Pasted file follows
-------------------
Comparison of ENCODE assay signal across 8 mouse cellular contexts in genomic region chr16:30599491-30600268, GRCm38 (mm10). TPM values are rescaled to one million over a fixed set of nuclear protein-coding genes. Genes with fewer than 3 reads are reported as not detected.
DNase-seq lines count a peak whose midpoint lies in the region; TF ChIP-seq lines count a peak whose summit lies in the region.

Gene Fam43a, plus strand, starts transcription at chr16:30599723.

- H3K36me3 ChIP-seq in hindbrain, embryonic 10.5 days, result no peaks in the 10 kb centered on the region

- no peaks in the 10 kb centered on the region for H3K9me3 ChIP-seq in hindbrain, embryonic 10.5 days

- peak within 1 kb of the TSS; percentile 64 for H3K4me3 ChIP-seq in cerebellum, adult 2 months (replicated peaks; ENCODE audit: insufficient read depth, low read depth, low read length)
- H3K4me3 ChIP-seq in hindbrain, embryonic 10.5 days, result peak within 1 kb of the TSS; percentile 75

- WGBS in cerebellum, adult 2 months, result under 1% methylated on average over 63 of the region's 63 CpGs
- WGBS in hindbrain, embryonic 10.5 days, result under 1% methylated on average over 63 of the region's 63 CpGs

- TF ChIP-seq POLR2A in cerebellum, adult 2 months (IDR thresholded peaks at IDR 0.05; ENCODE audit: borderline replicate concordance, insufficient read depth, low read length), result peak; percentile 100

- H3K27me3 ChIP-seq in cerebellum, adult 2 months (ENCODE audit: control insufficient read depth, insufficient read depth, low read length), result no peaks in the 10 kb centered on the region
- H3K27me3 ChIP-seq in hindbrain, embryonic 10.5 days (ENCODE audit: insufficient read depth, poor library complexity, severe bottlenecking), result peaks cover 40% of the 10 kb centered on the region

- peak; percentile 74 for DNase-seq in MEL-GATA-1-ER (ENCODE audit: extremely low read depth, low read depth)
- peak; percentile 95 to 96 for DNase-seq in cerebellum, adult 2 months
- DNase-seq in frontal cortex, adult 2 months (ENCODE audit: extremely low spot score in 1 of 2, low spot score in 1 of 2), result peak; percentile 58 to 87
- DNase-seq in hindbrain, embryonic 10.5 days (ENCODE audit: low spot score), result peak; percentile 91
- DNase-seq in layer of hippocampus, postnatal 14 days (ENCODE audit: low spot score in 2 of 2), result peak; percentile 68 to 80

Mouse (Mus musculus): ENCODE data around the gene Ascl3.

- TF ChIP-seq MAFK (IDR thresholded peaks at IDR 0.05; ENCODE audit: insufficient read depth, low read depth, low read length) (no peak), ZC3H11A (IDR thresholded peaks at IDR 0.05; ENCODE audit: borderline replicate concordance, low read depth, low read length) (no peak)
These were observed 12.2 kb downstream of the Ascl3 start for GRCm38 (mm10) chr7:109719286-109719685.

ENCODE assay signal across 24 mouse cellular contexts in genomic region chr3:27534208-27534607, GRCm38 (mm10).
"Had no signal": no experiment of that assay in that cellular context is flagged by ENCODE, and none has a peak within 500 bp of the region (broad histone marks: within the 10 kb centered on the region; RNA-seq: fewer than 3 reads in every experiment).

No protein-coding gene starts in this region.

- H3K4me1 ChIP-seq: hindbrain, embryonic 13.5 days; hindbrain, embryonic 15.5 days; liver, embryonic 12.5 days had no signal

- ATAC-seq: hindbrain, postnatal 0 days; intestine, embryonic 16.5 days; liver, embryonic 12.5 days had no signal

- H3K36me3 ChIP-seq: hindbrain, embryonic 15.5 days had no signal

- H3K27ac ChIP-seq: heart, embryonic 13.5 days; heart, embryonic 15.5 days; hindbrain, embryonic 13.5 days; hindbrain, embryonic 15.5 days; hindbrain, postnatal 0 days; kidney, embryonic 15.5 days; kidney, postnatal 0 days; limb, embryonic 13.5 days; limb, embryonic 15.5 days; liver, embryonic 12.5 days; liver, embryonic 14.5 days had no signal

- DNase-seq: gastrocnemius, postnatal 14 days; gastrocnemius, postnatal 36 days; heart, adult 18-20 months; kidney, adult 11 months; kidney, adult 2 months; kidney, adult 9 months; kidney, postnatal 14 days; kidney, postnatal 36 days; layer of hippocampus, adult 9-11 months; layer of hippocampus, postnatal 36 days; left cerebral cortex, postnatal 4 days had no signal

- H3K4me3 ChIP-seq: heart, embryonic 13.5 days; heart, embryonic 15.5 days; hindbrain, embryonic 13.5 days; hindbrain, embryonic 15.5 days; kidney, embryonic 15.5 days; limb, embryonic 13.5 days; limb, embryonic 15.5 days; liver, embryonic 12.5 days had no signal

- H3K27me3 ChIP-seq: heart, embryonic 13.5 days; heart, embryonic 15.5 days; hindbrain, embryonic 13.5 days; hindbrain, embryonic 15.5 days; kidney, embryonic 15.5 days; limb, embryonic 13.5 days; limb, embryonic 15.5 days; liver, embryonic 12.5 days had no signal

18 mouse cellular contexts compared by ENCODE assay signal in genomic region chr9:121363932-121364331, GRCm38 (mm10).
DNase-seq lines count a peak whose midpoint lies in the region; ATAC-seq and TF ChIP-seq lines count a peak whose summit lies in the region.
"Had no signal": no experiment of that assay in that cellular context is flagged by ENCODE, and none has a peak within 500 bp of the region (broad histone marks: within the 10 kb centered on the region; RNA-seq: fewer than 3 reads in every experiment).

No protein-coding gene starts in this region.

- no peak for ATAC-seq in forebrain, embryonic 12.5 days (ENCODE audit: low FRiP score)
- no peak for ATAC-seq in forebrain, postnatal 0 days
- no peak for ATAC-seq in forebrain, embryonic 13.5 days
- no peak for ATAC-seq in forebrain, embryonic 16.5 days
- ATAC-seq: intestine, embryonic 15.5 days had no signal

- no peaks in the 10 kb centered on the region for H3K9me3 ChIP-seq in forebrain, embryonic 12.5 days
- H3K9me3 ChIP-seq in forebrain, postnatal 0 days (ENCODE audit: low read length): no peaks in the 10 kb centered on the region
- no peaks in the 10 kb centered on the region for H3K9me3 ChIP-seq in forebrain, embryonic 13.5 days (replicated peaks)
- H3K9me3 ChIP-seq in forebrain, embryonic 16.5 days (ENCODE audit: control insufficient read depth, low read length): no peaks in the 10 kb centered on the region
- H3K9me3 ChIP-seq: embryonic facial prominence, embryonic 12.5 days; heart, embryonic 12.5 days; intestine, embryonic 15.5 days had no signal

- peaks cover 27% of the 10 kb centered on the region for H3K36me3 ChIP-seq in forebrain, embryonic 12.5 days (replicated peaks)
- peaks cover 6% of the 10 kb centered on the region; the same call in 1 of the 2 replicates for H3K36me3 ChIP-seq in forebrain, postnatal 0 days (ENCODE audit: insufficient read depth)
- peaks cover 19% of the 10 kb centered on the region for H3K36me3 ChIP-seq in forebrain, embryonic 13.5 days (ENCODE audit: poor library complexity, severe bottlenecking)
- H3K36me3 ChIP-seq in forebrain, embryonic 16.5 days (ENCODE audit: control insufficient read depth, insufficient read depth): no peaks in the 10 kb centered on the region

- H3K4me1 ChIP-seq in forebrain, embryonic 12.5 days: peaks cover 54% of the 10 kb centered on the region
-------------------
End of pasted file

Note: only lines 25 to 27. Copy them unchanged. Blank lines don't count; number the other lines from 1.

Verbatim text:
- ATAC-seq: hindbrain, postnatal 0 days; intestine, embryonic 16.5 days; liver, embryonic 12.5 days had no signal

- H3K36me3 ChIP-seq: hindbrain, embryonic 15.5 days had no signal

- H3K27ac ChIP-seq: heart, embryonic 13.5 days; heart, embryonic 15.5 days; hindbrain, embryonic 13.5 days; hindbrain, embryonic 15.5 days; hindbrain, postnatal 0 days; kidney, embryonic 15.5 days; kidney, postnatal 0 days; limb, embryonic 13.5 days; limb, embryonic 15.5 days; liver, embryonic 12.5 days; liver, embryonic 14.5 days had no signal